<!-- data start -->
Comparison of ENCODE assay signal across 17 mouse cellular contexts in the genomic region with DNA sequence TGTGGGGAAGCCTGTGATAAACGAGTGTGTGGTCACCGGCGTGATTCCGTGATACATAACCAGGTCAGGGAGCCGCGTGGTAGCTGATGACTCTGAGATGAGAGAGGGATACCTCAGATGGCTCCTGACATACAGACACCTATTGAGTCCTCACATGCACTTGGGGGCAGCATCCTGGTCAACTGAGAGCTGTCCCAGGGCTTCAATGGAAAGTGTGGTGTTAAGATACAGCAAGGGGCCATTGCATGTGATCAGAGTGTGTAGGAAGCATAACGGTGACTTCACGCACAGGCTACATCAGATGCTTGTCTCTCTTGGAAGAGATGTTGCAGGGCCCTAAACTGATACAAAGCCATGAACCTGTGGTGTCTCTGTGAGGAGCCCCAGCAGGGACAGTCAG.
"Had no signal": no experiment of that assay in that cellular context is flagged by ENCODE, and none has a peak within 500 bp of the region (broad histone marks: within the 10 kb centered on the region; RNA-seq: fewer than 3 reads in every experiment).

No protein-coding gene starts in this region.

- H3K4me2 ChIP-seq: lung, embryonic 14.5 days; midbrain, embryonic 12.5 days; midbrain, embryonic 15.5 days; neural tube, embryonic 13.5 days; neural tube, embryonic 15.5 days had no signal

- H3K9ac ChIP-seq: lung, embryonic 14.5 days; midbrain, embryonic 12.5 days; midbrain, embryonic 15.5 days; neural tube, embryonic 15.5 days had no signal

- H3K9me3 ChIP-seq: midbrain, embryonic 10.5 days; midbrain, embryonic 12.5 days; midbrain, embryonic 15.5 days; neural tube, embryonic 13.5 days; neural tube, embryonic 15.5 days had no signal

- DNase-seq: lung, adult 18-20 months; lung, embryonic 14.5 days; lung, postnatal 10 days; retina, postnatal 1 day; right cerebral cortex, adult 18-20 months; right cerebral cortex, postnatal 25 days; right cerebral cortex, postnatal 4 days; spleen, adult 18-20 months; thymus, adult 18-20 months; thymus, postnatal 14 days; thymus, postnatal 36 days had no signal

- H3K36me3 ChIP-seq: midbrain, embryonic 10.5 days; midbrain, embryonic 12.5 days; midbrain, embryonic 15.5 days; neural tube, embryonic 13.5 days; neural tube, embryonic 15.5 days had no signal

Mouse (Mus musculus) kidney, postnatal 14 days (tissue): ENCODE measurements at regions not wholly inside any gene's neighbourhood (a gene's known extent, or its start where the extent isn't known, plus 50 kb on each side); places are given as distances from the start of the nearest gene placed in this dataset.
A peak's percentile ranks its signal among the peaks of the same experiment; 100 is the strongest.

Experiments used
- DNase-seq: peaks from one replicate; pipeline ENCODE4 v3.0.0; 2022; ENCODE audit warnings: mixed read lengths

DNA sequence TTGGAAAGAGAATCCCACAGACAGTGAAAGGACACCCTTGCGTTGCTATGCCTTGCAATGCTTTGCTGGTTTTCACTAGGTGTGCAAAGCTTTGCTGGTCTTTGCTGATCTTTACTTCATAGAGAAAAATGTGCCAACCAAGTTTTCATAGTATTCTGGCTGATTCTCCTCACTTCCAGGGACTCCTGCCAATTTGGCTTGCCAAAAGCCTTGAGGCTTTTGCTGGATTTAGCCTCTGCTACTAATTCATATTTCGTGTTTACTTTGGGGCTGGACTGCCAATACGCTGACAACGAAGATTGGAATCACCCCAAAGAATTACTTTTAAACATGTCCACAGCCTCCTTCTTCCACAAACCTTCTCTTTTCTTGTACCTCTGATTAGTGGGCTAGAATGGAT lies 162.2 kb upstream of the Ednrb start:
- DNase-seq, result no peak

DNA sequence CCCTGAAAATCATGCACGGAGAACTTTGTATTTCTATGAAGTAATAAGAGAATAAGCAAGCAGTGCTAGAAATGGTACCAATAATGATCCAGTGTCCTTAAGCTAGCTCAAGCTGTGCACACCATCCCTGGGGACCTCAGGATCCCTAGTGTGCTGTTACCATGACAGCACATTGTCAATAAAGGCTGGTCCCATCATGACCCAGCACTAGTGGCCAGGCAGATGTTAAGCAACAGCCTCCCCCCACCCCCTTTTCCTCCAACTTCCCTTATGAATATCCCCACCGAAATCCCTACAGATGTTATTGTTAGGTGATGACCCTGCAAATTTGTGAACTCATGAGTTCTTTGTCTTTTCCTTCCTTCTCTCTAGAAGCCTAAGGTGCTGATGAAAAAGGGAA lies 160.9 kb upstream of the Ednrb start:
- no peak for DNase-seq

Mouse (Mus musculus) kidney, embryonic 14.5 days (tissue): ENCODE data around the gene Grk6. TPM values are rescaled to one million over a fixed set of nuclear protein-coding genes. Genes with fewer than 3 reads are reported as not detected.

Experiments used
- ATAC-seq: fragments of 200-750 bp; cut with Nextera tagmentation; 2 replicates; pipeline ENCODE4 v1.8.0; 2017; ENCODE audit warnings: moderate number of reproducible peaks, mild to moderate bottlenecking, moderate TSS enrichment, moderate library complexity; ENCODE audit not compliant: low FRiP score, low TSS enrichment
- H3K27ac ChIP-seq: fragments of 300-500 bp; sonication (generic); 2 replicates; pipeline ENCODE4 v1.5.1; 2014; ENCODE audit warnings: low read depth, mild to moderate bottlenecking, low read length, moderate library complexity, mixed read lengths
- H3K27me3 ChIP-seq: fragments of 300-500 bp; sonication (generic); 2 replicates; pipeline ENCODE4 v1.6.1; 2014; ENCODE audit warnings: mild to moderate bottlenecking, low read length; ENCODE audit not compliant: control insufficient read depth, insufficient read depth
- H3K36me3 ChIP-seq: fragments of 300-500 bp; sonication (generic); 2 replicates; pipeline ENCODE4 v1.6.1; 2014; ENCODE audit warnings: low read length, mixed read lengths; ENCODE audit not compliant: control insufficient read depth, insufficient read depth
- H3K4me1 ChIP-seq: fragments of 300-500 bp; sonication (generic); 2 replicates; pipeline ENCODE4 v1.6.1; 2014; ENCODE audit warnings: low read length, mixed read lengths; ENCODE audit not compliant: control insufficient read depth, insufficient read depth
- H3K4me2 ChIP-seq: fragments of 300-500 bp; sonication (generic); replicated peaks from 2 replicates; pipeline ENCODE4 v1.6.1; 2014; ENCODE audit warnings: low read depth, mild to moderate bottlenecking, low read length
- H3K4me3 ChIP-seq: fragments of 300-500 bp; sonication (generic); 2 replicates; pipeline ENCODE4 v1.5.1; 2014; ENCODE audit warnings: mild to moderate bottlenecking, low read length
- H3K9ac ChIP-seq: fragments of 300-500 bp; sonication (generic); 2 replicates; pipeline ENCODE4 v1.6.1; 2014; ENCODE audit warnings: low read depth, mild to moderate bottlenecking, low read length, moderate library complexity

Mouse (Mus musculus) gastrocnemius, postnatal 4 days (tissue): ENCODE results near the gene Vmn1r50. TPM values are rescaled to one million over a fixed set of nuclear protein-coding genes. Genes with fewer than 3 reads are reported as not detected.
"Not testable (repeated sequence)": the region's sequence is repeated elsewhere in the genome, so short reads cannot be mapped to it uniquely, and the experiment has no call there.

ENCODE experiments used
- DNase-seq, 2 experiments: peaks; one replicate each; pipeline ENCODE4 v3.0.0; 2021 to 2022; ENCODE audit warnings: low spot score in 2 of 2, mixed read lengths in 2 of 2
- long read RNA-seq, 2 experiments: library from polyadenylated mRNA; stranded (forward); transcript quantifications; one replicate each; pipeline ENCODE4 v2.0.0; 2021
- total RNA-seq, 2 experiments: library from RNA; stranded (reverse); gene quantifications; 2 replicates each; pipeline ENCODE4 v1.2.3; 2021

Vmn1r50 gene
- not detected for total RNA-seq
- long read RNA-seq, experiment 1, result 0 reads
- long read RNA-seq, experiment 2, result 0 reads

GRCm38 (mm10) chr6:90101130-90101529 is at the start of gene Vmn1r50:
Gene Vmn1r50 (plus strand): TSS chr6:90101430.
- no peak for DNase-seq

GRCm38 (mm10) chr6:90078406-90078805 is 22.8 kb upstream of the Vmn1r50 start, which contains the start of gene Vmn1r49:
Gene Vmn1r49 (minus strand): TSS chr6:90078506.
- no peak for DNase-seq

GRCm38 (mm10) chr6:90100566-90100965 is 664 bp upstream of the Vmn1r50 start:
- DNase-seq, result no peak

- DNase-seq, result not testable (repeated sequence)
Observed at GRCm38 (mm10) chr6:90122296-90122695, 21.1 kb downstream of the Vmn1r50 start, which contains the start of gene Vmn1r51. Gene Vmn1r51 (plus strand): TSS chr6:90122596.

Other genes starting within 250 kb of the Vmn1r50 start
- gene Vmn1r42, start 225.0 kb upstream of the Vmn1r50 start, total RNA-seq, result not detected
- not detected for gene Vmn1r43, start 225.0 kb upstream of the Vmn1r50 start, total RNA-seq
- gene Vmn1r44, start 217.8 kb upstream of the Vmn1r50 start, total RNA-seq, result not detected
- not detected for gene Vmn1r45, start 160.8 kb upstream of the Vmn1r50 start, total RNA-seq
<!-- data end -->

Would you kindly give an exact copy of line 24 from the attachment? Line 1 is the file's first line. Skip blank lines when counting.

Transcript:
- H3K4me2 ChIP-seq: fragments of 300-500 bp; sonication (generic); replicated peaks from 2 replicates; pipeline ENCODE4 v1.6.1; 2014; ENCODE audit warnings: low read depth, mild to moderate bottlenecking, low read length